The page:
Boost your trading using the psychology of poker


At first glance, you might think it odd to suggest there is any similarity between financial trading and playing poker. After all, one is an investment vehicle based on research and knowledge of financial markets, the other is a card game.

But there is one key area that links successful traders and poker players: psychology. Poker players are not the hard-drinking, hard-gambling degenerates that the top Wild West films would have you believe. Instead, these days, they are more likely to be educated, good at mathematics and adept in the laws of probability.

But what makes a case for reading on is that good poker players have mastered the psychology of the game. Learn the psychology of poker, and you can apply the same principles to your financial trading. Just look at the following scenarios.

Coping with losses

The worst thing a poker player can do is let his or her emotions get the better of them if they lose some money. Good players know that losses are part and parcel of the game. Not everyone can win all the time.

And if you play the hand correctly and someone gets lucky and beats you, don’t get mad. The point is that in the long term, playing correctly in this situation will make you a winner, so accept the occasional blip.

Apply this same logic to your trading. If you have a bad day, perhaps you went short on the Nasdaq, but the market soared, then don’t get mad. Don’t go chasing your losses – that generally ends badly, too. Instead, so long as you made your trading decision for the right reasons, accept that this time the market was out of line and that over time, you’ll be right more often than not.

Learn to get maximum value or to get out cheap

One of the fundamental rules of poker is that to be a long-term winner, winnings must exceed your losses. That stands to reason, but what many won’t grasp is that you can have one win and four losses and still be in profit because it’s the amount you win or lose each time that matters.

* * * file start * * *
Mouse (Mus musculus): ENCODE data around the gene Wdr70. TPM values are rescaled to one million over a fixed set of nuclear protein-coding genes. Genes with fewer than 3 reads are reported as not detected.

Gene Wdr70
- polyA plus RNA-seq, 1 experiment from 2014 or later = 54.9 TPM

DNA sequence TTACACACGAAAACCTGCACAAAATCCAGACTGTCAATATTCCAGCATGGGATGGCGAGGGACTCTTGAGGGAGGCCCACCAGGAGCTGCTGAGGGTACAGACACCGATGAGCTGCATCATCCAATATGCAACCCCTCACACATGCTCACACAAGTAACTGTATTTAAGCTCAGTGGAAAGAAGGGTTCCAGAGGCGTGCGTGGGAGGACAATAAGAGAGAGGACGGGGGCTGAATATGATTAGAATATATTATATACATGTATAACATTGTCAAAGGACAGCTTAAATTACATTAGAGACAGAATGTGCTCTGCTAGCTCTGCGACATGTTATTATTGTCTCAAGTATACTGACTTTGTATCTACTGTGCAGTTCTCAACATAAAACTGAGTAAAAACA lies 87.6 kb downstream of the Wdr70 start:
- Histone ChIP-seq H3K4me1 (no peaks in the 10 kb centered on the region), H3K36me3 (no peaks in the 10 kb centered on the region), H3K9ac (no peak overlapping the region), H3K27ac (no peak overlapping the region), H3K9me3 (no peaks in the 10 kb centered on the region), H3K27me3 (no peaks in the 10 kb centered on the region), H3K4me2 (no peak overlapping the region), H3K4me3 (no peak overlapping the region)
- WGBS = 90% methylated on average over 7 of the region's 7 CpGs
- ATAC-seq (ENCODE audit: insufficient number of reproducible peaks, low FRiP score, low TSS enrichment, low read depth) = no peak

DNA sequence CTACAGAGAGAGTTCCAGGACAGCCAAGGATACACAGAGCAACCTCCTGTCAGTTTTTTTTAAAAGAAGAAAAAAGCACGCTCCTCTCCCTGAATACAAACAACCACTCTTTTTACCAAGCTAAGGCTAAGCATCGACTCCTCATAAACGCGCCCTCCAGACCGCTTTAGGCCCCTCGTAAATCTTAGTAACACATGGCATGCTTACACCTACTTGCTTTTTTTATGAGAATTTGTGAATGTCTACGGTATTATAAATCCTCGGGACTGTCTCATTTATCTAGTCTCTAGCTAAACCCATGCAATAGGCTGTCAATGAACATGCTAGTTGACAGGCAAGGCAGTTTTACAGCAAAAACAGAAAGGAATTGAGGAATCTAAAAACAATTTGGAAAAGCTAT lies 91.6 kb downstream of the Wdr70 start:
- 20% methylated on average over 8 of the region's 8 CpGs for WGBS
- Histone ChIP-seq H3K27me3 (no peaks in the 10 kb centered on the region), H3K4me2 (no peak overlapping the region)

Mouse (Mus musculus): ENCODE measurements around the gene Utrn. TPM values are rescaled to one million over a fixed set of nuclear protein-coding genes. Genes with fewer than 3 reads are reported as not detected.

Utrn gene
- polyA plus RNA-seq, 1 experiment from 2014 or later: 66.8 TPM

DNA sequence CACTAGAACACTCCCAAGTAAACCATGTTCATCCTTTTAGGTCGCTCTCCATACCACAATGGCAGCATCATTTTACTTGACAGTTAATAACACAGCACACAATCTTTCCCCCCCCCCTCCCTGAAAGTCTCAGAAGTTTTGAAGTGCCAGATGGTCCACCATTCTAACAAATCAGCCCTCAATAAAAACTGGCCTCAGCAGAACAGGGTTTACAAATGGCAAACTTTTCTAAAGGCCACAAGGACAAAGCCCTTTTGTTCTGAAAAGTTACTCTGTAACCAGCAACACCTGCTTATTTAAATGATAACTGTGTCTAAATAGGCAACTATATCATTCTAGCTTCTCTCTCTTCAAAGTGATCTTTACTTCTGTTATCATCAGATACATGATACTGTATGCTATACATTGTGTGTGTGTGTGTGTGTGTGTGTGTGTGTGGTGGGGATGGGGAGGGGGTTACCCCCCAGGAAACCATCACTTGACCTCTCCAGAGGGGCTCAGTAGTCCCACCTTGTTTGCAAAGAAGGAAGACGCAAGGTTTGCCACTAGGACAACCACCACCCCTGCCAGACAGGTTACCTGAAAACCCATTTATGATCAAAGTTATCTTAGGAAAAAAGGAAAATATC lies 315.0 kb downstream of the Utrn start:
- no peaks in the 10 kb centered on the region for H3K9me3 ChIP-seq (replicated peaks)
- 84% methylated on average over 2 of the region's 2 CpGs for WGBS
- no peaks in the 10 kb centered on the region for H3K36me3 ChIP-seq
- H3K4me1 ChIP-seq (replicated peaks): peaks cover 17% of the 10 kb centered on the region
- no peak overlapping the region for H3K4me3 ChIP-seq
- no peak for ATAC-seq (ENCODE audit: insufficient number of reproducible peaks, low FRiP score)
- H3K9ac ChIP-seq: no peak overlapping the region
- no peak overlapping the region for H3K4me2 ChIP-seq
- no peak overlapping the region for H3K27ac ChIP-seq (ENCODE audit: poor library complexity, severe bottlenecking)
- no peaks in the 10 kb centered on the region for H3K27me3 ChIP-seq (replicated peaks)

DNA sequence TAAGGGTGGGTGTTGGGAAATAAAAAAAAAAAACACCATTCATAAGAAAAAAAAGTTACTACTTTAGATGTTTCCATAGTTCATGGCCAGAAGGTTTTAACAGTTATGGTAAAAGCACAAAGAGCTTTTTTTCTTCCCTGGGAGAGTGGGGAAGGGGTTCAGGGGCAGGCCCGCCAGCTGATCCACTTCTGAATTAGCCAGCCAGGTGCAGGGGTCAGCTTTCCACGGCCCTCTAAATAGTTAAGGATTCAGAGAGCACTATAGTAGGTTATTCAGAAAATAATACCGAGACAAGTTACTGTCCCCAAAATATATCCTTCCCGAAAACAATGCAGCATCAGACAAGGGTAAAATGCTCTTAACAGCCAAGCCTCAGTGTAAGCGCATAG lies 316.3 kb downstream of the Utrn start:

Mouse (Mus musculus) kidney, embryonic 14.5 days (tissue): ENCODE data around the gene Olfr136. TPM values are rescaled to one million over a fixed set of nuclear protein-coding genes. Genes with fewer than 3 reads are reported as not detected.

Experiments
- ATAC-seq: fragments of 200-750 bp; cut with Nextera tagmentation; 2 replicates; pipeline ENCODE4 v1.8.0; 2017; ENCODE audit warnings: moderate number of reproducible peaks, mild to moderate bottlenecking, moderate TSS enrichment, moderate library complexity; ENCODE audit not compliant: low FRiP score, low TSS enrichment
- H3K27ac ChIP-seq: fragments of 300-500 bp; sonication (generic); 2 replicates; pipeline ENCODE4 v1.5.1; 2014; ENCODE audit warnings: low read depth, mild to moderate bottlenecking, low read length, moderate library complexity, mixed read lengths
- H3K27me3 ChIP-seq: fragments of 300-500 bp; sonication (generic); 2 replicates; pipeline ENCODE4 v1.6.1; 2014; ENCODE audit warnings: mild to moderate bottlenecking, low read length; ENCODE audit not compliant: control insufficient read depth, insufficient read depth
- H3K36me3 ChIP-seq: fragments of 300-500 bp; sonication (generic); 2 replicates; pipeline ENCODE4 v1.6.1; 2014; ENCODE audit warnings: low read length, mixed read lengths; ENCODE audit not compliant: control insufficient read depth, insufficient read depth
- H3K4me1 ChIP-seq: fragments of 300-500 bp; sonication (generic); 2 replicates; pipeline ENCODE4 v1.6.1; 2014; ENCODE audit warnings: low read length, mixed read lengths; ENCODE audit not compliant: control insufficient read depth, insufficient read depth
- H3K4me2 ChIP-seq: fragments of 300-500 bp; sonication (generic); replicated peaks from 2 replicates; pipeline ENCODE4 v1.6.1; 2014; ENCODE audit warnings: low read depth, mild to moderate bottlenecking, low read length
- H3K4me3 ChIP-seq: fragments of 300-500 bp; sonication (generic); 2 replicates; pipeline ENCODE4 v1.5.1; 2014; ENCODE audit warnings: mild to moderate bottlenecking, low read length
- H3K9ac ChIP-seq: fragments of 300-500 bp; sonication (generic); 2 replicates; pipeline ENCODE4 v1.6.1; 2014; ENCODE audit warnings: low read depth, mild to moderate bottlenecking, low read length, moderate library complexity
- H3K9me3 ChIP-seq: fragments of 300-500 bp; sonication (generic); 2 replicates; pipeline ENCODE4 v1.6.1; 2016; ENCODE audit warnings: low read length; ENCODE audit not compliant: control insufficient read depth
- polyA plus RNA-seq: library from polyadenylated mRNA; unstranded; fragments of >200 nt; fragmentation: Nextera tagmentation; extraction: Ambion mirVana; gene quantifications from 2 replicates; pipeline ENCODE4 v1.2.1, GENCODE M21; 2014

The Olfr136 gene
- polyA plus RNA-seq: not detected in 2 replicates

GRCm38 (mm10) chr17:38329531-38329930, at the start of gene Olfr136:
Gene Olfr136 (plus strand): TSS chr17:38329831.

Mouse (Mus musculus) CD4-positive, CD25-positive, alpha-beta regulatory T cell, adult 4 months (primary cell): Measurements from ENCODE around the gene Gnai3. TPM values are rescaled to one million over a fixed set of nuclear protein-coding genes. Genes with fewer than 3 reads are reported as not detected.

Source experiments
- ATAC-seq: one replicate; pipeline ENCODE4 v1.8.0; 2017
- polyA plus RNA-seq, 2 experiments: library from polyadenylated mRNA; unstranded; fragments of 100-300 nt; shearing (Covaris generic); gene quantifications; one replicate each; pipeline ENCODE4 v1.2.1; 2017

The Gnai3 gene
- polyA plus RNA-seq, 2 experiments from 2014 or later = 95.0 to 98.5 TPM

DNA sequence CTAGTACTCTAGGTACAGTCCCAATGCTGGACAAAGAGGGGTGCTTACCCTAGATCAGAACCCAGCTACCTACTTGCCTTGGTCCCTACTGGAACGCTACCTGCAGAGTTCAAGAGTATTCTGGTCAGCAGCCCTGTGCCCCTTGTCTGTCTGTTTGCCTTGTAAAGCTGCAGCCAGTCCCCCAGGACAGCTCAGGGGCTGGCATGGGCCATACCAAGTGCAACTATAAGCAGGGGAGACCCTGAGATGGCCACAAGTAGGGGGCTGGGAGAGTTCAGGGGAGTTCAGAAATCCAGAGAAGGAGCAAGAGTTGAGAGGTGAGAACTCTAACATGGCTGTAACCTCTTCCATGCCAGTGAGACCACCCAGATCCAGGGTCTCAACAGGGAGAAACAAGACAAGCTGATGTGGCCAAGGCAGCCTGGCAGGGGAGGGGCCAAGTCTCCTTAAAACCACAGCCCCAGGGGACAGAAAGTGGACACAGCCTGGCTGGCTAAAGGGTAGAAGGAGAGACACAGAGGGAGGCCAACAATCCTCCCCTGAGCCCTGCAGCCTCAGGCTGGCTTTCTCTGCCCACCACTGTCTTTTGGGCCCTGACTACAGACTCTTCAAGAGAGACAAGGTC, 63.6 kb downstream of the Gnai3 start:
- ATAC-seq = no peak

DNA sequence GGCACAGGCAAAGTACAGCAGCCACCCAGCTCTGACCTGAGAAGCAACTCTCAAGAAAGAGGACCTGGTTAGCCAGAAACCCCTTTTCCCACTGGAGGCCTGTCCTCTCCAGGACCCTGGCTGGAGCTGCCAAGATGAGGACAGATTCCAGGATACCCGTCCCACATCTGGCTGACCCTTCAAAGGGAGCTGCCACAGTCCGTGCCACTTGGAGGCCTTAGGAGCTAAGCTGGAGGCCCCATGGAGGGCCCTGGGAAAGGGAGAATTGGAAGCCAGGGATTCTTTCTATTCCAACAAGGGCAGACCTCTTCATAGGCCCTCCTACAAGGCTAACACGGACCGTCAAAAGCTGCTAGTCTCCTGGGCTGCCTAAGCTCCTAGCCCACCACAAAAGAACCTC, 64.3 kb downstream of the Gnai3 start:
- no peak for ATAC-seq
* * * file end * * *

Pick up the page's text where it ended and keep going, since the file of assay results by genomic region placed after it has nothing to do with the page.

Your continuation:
For example, in poker, good players know if they lose four small pots of 20, 25, 50 and 60 chips, that totals 155 chips. But if they also won just one hand of 200 chips, they are in profit by 45.

The key to making this strategy work is to get maximum value for your good poker hands, working out how to get the most chips possible out of an opponent. The flip side is being able to lay down your hand the moment you smell danger, for as little cost as possible. Simply playing fewer hands, playing only with strong starting cards, will help for a start.

In trading, you’ll see how the psychology of maximising winnings and cutting losses is essential. If the market swings unexpectedly away from you, have a loss-limit in place. And if you’re on a winning trade, don’t be tempted to take profit too soon – make the most you can. Do so successfully, and you can have one winning trade, four losing trades and still make a profit.

Bankroll management

In trading, if you don’t look after your money wisely, it’ll soon be gone. The same applies to poker, and wise players employ a strict bankroll management strategy. In its simplest form, this might be playing only 5% of your bankroll at any one time. Let’s say you have a $1,000 roll. A good player won’t sit down with more than $50 at any time. Lose that $50 and the bankroll is $950 – now the player will sit with no more than $42.50.

If the player records a nice win, and the roll shoots up to $1,200, in the next game he might sit with $60. Careful money management like this means he can increase the stakes he plays without ever risking going bust.

Getting your head around this technique is a key lesson in financial trading. Most experts would recommend investing much less than 5% in any trade. You need to be committed to it and don’t let your heart rule your head because that’s what will get you in trouble.

Any good poker player will take losses on the chin, adjust their betting strategy accordingly and head to the next game with a clear head and a positive disposition – all things that should be a priority for you when you look to make your next trade.

Learning poker might not just be a fun hobby, it might be critical in helping you turn a profit with your financial trading.


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